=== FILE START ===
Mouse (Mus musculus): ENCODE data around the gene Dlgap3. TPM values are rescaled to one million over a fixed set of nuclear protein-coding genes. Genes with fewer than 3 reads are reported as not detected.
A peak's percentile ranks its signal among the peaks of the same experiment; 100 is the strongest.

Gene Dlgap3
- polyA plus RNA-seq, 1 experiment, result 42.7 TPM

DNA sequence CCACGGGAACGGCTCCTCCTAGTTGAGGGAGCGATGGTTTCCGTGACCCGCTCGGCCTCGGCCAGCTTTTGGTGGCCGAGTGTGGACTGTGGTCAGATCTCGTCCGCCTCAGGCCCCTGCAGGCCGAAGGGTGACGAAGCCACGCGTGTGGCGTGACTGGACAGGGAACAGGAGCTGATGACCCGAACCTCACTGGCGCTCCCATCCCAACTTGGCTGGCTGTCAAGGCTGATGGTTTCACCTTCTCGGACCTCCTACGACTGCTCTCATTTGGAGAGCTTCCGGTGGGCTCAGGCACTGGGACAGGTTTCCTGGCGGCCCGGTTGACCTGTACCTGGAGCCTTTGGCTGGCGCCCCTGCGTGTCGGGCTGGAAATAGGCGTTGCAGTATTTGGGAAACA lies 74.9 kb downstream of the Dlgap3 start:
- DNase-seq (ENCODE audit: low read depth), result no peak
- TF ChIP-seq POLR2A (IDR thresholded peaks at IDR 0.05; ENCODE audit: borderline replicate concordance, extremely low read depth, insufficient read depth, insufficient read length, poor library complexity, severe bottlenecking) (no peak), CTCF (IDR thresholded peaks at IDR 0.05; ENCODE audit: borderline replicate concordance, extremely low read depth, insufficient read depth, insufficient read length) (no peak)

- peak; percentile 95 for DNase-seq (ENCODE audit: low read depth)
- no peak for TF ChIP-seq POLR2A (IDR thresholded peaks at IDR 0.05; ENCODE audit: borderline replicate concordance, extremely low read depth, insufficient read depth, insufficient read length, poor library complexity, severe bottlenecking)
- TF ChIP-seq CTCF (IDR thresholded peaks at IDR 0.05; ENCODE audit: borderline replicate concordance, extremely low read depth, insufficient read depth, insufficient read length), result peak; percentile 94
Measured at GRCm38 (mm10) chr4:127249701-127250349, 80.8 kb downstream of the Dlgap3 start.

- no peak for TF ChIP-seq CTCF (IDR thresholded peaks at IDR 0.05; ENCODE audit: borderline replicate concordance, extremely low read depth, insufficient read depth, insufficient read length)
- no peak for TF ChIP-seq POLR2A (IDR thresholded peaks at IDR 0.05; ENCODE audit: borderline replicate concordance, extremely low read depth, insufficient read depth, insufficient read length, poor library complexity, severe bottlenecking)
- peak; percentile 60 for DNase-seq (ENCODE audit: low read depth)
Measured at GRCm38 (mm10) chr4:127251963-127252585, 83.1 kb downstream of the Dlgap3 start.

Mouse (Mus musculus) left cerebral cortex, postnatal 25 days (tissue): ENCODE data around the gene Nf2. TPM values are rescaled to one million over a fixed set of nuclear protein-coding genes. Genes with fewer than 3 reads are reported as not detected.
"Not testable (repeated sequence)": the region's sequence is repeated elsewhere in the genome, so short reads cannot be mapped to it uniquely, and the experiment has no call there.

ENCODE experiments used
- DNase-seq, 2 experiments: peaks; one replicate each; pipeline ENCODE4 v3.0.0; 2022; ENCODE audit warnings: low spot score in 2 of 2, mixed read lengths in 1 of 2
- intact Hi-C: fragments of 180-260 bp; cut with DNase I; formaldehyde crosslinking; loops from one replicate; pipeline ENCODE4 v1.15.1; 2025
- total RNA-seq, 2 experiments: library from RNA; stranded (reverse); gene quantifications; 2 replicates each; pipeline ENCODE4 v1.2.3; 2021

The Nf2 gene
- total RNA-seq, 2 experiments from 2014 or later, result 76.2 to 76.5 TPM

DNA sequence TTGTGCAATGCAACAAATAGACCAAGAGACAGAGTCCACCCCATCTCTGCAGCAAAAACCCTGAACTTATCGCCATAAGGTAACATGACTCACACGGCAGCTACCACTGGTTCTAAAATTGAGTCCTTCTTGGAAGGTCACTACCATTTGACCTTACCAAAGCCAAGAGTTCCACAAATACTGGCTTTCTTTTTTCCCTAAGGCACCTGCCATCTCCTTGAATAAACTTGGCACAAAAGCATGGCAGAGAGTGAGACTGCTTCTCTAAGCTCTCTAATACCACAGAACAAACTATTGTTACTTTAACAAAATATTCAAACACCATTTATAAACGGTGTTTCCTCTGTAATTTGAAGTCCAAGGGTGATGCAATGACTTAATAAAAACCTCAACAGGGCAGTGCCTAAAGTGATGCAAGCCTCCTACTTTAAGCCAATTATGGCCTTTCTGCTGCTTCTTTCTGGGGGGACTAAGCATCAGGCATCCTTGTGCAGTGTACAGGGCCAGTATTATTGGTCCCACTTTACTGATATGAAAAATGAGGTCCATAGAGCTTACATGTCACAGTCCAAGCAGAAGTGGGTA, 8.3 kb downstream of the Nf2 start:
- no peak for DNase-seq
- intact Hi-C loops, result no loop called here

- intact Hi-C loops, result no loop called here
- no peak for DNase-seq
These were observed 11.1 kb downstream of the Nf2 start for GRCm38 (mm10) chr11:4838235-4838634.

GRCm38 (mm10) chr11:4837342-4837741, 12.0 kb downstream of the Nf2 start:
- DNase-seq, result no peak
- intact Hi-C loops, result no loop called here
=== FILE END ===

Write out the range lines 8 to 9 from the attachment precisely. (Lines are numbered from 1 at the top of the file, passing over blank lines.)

- peak; percentile 95 for DNase-seq (ENCODE audit: low read depth)
- no peak for TF ChIP-seq POLR2A (IDR thresholded peaks at IDR 0.05; ENCODE audit: borderline replicate concordance, extremely low read depth, insufficient read depth, insufficient read length, poor library complexity, severe bottlenecking)